Jaanam Samjha Karo is a romantic concoction
directed by the son of veteran lyricist Majrooh Sultanpuri and written by
the talented Rajkumar Santoshi. Hopefully, the film will not fall
into the typical (or idiotic) romance formula we have been enduring the last few
years. A difference, we want variety. And that is what Anu Malik gives us with
the musical score. Definitively targeted at youngsters and young-at-heart in the
audience, the musical supremo composes trendy and tasteful tunes that are instantly
appealing. Majrooh-saab may not always be comfortable with the lyrics for these
young songs, but you can tell he has tried his best to meet the demands of his son's
The title tune, "Jaanam Samjha Karo", begins with
musical preludes that my younger brother swears have been borrowed from some of his
English remix albums. So what? I bet the remix artistes also borrowed the
tunes for elsewhere. And Anu Malik does not have the most
endearing vocals on the planet, but his voice suits this tune much like it did the "Oonchi
Hai Building" number from Judwaa.
Hema Sardesai and the funky beats make the song as
catchy as the winter flu. Got the sniffles, anyone?
For those interested in trivia, Jaanam Samjha Karo was at one time titled "Love
Hua". I actually prefer the latter tune which is very very catchy and has
enough crescendos and decrescendos to make you feel you are on a roller-coaster. One
small gripe: if only Alka Yagnik and Kumar
Sanu's cool declaration of love did not have that annoying English
conversation thrown in the middle of nowhere. English has never been Malik's forte,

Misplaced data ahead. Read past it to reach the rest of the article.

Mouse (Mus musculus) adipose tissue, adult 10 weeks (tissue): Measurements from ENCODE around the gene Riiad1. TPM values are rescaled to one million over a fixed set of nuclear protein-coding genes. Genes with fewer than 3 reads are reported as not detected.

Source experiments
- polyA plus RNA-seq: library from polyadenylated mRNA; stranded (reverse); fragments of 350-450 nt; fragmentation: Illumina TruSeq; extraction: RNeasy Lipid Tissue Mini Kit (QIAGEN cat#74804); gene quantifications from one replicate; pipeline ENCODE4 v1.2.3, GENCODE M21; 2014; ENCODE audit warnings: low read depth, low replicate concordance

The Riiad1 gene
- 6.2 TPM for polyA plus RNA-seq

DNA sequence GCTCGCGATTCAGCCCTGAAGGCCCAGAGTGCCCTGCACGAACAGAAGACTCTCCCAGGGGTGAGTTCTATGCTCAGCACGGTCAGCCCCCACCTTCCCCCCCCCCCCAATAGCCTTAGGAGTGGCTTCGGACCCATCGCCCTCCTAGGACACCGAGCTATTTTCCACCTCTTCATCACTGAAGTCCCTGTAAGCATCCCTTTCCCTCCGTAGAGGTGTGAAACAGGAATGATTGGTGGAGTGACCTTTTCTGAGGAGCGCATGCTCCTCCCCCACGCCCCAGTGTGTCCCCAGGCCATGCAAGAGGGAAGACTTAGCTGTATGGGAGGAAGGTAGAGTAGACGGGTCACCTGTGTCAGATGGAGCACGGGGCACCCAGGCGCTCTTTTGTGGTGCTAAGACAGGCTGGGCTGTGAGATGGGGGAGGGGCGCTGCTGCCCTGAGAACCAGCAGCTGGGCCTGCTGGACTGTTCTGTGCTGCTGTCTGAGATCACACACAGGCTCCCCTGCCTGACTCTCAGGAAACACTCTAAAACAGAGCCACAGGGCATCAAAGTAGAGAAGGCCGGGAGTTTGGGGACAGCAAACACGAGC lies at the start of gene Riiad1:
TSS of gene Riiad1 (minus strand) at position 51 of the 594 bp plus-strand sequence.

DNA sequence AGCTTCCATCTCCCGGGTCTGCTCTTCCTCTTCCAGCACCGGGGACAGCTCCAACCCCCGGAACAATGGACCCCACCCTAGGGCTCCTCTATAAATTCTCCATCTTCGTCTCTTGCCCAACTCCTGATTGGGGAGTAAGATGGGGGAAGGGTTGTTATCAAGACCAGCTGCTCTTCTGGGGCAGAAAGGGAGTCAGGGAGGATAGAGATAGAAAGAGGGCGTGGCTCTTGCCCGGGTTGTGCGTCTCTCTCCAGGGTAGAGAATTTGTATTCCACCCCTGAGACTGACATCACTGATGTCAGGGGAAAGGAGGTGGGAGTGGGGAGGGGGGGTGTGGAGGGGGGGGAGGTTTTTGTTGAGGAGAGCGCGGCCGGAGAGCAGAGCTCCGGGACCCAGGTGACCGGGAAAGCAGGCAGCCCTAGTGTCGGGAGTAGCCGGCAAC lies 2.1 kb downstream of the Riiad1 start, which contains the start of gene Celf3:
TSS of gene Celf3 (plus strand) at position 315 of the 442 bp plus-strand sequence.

but what the heck does "Love is happening..." mean?
Presenting a dichotomy of folk and pop in the same package, "I Was
Made for Loving You Baby" is sung with finesse by Kamaal
Khan and Ila Arun. I must admit
that I thought Kamaal Khan was a one-hit wonder, but after Pyaar
Kiya To Darna Kya, he does prove that his voice can suit some other
songs. Extremely likable, too bad one cannot remember the convoluted lyrics.
"Sabki Baaratein Aayeen, Doli Tu Bhi Laa Na" is
presented in two unforgettable versions, one by Jaspinder Narula
and the other by Alka Yagnik. Both ladies sing the
heart-warming lyrics in their distinct styles and I would definitely feel sad if only one
of the versions is retained for the big screen. (They better not cut this amazing
song completely out of the movie, like the unfair treatment meted out to Kareeb's "Tum Judaa Hokar Humein"
in 1998.) The "Let us get married" composition is again a novel blend of
folksy and trendy, and will be the next big thing at weddings this year. Kudos Anu.
Anand Milind are the composers of one song from the movie, "Kisi
Ne Humse Kiya Hai Jabse", pleasantly rendered by Alka Yagnik.
(Mark my words, this lady will be a legend in a couple of decades.) It is the
story of a girl and her dreams of eternal happiness.
"Chandni Ayaa Hai Tera Deewana" is not quite
remniscent of the beautiful tunes of Yash Chopra's classic, though it shares the same name
with the lead character. Udit Narayan is in fine
form and going by the theme of the song, one guesses that Salman
Khan is essaying the role of another player. (With a gal
like Urmila opposite him, I think he needs
his eyes and brain checked.)
"Main Ladki Akeli" has Hema Sardesai complaining
(or bragging) to Anu Malik about the hundreds of guys who follow her daily.
Obviously, Mr. Malik wrote the insipid lyrics to this less than inviting tune.
(Luckily, the audio tape ends with the Alka rendered version of "Sabki
Baaratein Aayeen" so you forget the former tune.)
If music was ever a judge of success (and it rarely is), producer Bubby Kent
has a hit on his hands with Jaanam Samjha Karo. Then again, his last production, the
retarded Chandramukhi had great songs too. One hopes that Jaanam
Samjha Karo is a far better movie, with its feet planted firmly in reality, and
wish Mr. Sultanpuri Jr. the best at his first directorial effort. Anu Malik has
already gifted him with a good start.